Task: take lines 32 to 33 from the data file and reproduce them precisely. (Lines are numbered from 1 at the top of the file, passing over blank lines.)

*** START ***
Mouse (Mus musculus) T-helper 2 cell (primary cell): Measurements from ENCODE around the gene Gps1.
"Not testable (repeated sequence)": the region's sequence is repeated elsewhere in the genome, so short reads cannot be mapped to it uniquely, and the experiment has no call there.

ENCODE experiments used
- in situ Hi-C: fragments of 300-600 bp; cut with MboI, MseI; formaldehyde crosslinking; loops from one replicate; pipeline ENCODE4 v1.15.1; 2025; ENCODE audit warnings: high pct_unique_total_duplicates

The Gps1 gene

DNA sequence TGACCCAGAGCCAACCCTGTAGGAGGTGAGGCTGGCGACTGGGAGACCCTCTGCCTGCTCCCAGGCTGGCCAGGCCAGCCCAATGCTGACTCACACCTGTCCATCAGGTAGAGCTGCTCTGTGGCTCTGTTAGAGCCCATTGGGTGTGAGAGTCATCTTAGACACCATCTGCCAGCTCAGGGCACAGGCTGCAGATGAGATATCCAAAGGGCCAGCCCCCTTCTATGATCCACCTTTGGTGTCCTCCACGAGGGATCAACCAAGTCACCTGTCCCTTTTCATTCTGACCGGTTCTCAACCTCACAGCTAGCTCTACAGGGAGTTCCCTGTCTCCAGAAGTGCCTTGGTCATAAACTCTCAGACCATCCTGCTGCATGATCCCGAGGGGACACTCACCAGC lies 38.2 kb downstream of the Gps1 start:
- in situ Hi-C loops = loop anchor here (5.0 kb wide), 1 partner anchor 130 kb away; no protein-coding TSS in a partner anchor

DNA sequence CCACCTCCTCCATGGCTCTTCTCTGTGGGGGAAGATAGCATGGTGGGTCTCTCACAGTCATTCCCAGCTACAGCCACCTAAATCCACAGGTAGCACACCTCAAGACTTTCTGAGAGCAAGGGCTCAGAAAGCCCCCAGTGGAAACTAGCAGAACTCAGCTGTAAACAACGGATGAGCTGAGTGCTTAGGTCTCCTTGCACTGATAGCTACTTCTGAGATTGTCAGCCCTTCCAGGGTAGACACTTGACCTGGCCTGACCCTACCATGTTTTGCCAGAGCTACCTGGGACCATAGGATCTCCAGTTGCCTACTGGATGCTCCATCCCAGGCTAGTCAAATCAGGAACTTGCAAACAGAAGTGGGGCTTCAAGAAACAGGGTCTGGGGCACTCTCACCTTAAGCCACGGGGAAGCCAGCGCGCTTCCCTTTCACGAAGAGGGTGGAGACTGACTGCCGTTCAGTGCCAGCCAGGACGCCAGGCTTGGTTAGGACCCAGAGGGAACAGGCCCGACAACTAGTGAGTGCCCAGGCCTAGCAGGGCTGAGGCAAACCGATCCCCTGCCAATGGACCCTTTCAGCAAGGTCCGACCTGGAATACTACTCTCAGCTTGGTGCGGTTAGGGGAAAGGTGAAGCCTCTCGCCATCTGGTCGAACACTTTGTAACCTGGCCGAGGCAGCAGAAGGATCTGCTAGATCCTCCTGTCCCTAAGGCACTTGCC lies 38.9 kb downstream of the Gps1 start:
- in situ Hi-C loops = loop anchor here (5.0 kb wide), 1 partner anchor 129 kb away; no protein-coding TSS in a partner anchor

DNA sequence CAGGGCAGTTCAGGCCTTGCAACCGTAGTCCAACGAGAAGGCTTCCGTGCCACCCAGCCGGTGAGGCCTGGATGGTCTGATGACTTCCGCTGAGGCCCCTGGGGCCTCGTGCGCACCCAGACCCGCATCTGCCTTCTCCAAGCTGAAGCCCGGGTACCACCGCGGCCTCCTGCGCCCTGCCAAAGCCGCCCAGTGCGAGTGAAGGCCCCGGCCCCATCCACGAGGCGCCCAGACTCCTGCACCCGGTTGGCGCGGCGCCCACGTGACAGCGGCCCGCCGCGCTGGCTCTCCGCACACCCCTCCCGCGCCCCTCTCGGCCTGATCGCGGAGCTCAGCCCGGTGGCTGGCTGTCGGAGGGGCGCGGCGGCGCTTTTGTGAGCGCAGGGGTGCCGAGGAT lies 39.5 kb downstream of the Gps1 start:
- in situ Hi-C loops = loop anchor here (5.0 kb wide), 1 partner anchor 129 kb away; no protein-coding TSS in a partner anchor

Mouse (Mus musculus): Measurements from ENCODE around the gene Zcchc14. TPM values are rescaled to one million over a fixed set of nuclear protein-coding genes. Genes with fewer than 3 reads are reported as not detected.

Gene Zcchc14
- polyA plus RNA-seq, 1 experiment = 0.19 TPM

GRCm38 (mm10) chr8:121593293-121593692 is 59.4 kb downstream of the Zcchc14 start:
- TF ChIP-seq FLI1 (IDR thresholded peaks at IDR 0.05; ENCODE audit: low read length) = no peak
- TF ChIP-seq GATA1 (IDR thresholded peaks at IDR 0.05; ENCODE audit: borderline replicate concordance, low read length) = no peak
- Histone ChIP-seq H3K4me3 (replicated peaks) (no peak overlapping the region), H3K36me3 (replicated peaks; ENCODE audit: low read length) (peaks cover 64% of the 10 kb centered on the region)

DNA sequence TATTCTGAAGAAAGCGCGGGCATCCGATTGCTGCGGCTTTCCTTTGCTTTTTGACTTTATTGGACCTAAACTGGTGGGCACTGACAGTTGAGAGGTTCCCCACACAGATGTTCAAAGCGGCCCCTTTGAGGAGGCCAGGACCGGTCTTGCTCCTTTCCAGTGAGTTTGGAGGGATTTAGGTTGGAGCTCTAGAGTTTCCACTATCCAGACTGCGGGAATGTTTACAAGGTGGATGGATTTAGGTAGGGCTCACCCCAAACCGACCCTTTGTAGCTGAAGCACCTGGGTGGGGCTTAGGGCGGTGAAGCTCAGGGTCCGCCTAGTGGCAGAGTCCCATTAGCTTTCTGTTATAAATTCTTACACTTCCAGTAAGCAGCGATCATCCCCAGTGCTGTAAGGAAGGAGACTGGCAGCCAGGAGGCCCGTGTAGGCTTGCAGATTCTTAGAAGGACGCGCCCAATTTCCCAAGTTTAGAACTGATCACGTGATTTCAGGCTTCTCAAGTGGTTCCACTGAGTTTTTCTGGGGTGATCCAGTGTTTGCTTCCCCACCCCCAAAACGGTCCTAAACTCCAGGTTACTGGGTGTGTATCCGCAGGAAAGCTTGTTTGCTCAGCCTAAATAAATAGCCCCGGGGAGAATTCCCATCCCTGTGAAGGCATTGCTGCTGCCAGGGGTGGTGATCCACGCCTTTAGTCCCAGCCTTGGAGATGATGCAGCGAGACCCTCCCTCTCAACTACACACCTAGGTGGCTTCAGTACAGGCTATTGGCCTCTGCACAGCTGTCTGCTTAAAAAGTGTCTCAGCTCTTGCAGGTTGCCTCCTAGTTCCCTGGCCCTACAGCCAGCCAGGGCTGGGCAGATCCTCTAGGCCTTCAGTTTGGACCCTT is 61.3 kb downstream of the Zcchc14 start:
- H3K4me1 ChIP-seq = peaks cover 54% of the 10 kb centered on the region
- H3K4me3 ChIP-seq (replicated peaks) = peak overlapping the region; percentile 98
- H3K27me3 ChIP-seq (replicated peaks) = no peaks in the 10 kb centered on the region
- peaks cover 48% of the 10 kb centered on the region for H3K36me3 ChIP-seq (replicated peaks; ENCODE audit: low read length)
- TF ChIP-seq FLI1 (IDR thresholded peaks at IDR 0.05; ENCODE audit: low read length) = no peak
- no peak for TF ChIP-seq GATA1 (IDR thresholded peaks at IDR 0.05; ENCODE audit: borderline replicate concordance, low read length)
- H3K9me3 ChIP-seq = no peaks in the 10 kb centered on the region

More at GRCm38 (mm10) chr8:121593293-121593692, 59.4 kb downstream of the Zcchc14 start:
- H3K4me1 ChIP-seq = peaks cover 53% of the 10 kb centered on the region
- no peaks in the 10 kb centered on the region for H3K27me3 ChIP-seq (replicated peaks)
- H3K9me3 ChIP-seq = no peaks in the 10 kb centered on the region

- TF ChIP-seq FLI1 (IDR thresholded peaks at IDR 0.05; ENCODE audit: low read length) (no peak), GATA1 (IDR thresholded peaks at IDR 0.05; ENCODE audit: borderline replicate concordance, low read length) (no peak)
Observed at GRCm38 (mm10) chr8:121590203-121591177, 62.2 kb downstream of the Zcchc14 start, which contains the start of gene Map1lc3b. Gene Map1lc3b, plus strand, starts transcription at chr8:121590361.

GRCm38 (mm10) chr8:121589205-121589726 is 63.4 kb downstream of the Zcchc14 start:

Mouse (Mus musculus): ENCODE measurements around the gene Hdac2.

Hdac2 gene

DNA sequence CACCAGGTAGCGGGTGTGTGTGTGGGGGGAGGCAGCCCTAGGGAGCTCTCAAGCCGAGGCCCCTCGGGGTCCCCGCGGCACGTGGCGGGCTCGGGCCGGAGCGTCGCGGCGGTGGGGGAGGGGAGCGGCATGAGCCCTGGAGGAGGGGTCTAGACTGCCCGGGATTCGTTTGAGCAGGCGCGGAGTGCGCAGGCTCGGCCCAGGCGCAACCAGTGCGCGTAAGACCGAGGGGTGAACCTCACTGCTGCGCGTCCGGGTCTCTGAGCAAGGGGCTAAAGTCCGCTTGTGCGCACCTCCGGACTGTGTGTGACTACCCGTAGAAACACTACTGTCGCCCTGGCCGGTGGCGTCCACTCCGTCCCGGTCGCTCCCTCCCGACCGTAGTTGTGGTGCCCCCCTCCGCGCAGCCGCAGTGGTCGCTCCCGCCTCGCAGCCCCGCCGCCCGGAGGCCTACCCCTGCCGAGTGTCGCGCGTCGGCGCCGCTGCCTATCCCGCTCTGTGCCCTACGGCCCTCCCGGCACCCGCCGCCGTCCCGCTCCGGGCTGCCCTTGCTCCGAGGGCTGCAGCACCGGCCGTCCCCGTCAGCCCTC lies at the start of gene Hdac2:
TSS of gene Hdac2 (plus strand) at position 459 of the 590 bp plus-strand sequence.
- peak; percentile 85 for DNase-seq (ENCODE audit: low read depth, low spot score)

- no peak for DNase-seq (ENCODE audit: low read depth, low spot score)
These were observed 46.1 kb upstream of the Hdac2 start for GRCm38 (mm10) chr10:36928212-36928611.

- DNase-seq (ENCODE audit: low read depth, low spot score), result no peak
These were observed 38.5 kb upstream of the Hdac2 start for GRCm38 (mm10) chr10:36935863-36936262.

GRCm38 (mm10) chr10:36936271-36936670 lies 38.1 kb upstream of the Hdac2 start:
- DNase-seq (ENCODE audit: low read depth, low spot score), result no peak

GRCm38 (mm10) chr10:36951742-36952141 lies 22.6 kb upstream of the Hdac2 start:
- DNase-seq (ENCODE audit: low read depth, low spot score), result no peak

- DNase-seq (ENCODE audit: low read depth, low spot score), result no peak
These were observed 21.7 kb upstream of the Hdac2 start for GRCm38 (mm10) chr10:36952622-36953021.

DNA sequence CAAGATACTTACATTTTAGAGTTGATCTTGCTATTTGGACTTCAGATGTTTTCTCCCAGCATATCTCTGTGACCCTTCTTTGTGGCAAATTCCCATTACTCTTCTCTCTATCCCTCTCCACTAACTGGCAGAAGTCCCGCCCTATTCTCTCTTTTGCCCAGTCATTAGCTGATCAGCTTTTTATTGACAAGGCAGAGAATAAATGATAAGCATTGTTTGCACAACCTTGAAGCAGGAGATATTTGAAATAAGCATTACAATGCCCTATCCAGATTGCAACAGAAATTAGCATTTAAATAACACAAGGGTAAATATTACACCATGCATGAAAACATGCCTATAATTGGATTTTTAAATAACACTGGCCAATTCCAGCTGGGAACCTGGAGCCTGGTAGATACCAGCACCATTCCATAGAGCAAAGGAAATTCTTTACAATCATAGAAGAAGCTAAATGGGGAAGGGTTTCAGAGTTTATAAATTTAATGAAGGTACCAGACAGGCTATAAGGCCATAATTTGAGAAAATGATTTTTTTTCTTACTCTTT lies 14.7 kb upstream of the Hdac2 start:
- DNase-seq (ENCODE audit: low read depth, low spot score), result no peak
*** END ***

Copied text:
Observed at GRCm38 (mm10) chr8:121590203-121591177, 62.2 kb downstream of the Zcchc14 start, which contains the start of gene Map1lc3b. Gene Map1lc3b, plus strand, starts transcription at chr8:121590361.

GRCm38 (mm10) chr8:121589205-121589726 is 63.4 kb downstream of the Zcchc14 start: